by Courtney Llewellyn
An invasive species, browntail moth, poses human health risks as well as concerns for forest and orchard health. This species is currently experiencing a population boom in Maine, and unfortunately, cold winter temperatures do not kill these pests.
Tom Schmeelk, forest entomologist, Maine Department of Agriculture, Conservation and Forestry, recently hosted a webinar about browntail moth, speaking about what its impacts are and how those in New England can try to contain it.
Browntail moth has been established in Maine since 1904, but its populations ebb and flow. Their maximum infestation peaked in 1922, when a huge biological control program was instituted including parasitoids and predators. The population collapsed in the late 1910s/early ‘20s, possibly due to combination of cool and moist weather, the fungus E. aulicae and parasitoids, Schmeelk explained. Occasional outbreaks occurred over the next six decades. “Currently in Maine, we’re in the middle of the most recent fairly severe outbreak,” he said.
There are many fuzzy caterpillars in the Northeast. The distinguishing characteristics of browntail moth are the red-orange dots on its tail end and the white tufts along their sides. They have a few natural enemies, with Townsendiellomyia nidicola (a species of tachinid fly) probably being the most specific.
“They have a wide range of hosts: oak, birch, cherry, elm, poplar, apples, pears, crab apples and other hardwoods,” Schmeelk said. “Basically any fruit tree.”
Caterpillar feeding results in tree damage by causing branch dieback at greater than 30% defoliation, with tree mortality occurring after multiple years of severe defoliation and stress. “In our seventh year of outbreak, we’re starting to see mortality due to browntail moth,” he said.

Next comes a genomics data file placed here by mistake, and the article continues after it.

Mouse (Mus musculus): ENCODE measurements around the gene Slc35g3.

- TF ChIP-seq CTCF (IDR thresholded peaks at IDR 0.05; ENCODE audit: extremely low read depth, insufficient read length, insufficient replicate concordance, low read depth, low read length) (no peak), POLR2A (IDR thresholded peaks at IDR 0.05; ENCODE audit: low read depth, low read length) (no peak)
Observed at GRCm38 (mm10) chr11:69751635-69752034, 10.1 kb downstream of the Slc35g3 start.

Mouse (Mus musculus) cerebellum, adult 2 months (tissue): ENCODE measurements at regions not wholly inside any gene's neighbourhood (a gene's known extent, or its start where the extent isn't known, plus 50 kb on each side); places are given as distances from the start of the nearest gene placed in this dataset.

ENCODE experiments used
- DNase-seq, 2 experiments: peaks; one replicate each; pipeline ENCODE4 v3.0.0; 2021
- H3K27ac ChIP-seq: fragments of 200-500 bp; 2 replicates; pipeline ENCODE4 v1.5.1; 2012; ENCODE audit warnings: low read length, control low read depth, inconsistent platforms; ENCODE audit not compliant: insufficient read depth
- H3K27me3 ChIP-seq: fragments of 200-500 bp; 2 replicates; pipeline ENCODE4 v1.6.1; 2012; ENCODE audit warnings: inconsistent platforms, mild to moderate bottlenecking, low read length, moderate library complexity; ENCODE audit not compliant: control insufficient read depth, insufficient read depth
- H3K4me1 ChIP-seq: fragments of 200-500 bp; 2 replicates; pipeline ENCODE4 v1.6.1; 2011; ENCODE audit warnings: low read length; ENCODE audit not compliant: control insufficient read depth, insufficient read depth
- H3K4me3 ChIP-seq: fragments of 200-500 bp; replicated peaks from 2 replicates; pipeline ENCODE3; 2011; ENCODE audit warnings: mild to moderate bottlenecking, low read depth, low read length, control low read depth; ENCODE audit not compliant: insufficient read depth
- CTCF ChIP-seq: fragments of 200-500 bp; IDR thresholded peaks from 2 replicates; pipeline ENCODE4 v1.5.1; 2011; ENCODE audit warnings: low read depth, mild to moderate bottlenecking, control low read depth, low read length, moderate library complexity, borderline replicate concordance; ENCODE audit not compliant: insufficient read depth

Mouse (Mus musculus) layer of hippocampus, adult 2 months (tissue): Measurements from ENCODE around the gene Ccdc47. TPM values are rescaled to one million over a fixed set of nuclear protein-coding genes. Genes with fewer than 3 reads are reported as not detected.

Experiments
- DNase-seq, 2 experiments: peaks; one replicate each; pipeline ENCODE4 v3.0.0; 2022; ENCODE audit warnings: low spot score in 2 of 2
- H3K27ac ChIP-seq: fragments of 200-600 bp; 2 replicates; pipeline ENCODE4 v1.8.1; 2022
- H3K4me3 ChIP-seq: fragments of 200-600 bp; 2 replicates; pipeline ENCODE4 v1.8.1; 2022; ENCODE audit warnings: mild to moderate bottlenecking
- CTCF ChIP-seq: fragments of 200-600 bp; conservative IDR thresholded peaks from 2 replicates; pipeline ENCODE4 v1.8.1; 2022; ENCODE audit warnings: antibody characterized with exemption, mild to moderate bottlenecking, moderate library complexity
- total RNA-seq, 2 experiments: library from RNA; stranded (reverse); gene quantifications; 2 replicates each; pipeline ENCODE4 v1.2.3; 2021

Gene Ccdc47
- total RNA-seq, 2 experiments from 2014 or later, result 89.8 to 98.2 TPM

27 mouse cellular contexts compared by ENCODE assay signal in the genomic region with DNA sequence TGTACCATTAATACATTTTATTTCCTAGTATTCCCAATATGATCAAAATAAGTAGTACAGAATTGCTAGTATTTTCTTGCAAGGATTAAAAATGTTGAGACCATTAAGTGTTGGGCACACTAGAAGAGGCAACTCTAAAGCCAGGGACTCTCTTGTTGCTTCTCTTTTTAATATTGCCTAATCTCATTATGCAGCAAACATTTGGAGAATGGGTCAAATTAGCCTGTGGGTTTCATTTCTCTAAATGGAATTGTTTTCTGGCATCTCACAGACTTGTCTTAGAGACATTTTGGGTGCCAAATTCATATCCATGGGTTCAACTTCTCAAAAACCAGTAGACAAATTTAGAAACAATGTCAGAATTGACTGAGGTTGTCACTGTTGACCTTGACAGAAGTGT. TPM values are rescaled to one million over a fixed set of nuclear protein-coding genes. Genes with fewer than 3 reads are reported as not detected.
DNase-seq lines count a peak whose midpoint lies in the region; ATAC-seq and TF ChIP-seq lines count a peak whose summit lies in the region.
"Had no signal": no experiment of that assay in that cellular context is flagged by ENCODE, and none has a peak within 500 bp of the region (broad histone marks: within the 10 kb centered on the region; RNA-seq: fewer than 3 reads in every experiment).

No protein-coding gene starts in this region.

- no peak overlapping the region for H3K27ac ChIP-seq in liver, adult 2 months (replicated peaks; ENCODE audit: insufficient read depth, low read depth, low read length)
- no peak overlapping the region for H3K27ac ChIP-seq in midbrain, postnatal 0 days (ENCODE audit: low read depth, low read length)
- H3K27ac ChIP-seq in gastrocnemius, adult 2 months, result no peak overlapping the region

On the human side of things, the moth is a health risk because of the toxic barbed hairs on caterpillars which result in rashes similar to those from poison ivy, lasting hours to weeks. The issue is most common from April through July. The tiny barbed hairs become airborne, and their toxin lasts in the environment for one to three years.
Caterpillars emerge in late April and May, communally feeding on buds and foliage until late June. They molt five to eight times, casting off the skins that have the toxic hairs on them. In late June/early July, they will make cocoons anywhere they feel safe, but often right on the host foliage. The moths emerge from their cocoons in July.
If you’re working outdoors in known infested areas, wet down the area with a hose or work during damp times of day, as moisture helps keep the hairs from becoming airborne, thereby minimizing contact. You can also use a HEPA vacuum to remove caterpillars from buildings, driveways and equipment.
They overwinter in palm-sized webs, which they start creating in August. Using bright white silk, they connect loose leaves to the tips of branches, with 25 – 400 caterpillars per web.
“The first step to management is education,” Schmeelk said. February – and winter in general – is a good time to find these webs and plan for pest management for the coming year. Web clipping and destruction is ideally completed by early April.
The preferred method for eliminating browntail moth is pruning out winter webs, which can then be burned or soaked in soapy water. The risk of contact with toxic hairs is low in winter, but gloves should still be used.
Chemical control of larvae may help, but it needs to be applied before the end of May (but after there is enough leaf surface to spray on). “We can’t spray our way out of this problem,” Schmeelk cautioned.
Heavily impacted counties in Maine are Androscoggin, Kennebec, Knox and Waldo. Schmeelk reported the Forest Service received well over 500 calls about browntail moth in 2021. The moth damaged more than 108,000 acres in Kennebec County alone, and nearly 199,000 acres across the state, last year.
Now is the time to scout your property and help reduce the Maine menace that is browntail moth.
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